Years on mommy track pay off for new Kehillah student recruiter

Until Amy Sporer Schiff started work as director of admissions at Kehillah Jewish High School in January, she had not held a paid job in 16 years.

Nonetheless, she was the San Jose private school's first choice for the newly created position. What made her the obvious candidate were her years of volunteer work for Jewish organizations, most recently as Kehillah's recruitment chair.

Schiff was born and raised in San Jose, and after graduating from U.C. Berkeley, she went on to teach English in San Jose public schools for four years. But even though she loved teaching, she decided to quit to have children of her own.

"I didn't feel I could be a mom, a wife and a teacher," she explains. If you're serious about teaching, "you have to devote your life to it."

She continued to make time for volunteerism, however, serving on the board of the Women's Division of the Jewish Federation of Greater San Jose and of her synagogue, Congregation Sinai. "I'm not somebody who can not be doing all the time."

Within months of her first child's birth, she also threw herself into the breastfeeding support community, joining the Nursing Mothers Counsel and even becoming a board-certified lactation consultant. Though she volunteered for the Nursing Mothers Counsel for years, her stint as a private lactation consultant was brief "because my volunteer commitments were stronger than my need to be in business," says Schiff. "I just felt more needed when I was a volunteer. Fortunately, I didn't have to earn money."

After her daughter began attending Yavneh Day School, now in San Jose, supporting school seemed more important than supporting breastfeeding, and she soon accepted the volunteer job of vice president of development for the school. "I wanted to make sure tuition was kept somewhat manageable," she said.

Her volunteer leadership in the Jewish community eventually attracted the Wexner Heritage Foundation, which honored her with three years of education about many aspects of the Jewish heritage. That left her with an even greater sense of responsibility to the Jewish people.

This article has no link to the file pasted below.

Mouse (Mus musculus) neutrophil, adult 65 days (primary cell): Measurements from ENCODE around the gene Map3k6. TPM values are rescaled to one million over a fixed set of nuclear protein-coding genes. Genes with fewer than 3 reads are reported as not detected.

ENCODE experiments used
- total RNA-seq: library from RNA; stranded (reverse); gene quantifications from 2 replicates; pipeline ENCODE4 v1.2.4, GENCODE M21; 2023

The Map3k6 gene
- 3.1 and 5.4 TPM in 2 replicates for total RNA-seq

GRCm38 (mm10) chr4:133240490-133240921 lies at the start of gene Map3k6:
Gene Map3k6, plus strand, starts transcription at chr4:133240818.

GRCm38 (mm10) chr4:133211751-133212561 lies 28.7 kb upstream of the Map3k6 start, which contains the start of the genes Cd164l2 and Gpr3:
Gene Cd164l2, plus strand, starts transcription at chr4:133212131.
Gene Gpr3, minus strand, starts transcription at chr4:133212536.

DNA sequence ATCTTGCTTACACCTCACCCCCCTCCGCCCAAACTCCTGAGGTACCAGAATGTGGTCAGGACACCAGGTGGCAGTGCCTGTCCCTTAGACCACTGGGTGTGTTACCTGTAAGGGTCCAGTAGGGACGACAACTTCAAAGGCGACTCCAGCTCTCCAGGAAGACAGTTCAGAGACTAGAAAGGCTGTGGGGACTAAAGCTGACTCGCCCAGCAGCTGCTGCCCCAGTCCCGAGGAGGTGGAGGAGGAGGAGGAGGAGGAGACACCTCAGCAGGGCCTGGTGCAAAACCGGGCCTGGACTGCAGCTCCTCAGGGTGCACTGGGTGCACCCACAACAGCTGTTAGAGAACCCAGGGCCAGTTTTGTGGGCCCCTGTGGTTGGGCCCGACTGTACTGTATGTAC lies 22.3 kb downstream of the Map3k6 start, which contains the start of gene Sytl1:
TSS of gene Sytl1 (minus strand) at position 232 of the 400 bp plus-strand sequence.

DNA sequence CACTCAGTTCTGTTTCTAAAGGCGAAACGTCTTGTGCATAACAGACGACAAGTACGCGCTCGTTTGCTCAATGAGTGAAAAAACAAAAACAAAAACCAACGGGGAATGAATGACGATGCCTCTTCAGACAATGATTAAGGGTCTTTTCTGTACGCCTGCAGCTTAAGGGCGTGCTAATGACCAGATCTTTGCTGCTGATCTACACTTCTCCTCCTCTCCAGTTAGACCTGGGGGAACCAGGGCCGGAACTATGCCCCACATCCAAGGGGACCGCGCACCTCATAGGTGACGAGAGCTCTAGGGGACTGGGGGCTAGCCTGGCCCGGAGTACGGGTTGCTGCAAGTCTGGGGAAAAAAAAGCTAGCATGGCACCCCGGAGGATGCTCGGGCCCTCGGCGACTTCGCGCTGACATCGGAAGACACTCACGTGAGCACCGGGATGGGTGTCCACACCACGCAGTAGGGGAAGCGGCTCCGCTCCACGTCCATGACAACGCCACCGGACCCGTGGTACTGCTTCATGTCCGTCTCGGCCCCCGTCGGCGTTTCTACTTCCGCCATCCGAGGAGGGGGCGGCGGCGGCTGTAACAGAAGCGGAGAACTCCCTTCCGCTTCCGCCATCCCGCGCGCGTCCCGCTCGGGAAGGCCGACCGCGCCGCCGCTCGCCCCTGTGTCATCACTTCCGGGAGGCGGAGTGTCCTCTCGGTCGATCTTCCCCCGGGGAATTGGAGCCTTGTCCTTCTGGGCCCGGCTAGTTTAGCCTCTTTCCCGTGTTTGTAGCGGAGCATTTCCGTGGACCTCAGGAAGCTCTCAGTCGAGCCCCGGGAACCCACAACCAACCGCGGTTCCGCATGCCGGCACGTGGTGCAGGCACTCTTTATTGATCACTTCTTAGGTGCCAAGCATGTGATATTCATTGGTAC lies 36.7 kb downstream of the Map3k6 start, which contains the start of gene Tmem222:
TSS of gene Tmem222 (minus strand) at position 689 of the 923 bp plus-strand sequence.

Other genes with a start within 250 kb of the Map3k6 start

"They spend all this money to educate you and inform you, and you can't keep that to yourself."

So when her brother-in-law, Dr. Stuart Krigel, asked her to join the board of a Jewish high school being established in Silicon Valley, she felt she had no choice. "I didn't really want to do it because sometimes you get burned out, but you can't rest when you're Jewish. Even though I personally felt tired, I just said, 'I can do it.' The Jewish world needs me."

Her assignment was to recruit students for Kehillah High's first entering class. She and her team did so well — exceeding their goal by opening the school with 33 ninth-graders last fall — that the board asked Schiff to sign on for another year as recruitment chair. By December, the principal, Marion Peterson, knew she could not run the newly opened school and manage the files of prospective students all on her own. She offered Schiff the full-time, paid job of director of admissions.

Schiff didn't exactly jump at the opportunity. "I was really nervous. My daughter goes to the school, and I knew she wouldn't want me at the school. I don't think my husband knows how to turn on the dryer…Working — that's different."

Doing the job as a volunteer, however, was not an option. Schiff said the school needed someone who could commit to the job, and as a volunteer she could not have access to the students' confidential files, including applications — a task that is needed for the position.

The current budget crisis in California's public schools has stirred interest in Kehillah and other private schools, says Schiff, and Kehillah wants to offer an education to students from klal Yisrael (all the Jewish people).

"If your family identifies as Jewish, you are welcome at our school," she says, adding that seven of the 33 students currently enrolled come from unaffiliated families, while most of the others are evenly divided between Conservative and Reform.

Schiff sees herself as a cheerleader for all the students applying for admission. "I do not say I recommend this child come or not; I say, 'These are the strengths I see.'"

Besides the ability to succeed academically at the school, the application process is set up to find a student's character. "An unspoken, sort of ineffable quality that we hope to find is menschlichkeit," Schiff says.

Schiff admits that the demands of her job often leave inadequate emotional energy for her home life. "The honest answer is it's really hard. I always think about Kehillah: How can I make it better? How can I be the most helpful staff person that exists? That is hard. I can't imagine doing it if I didn't love my job."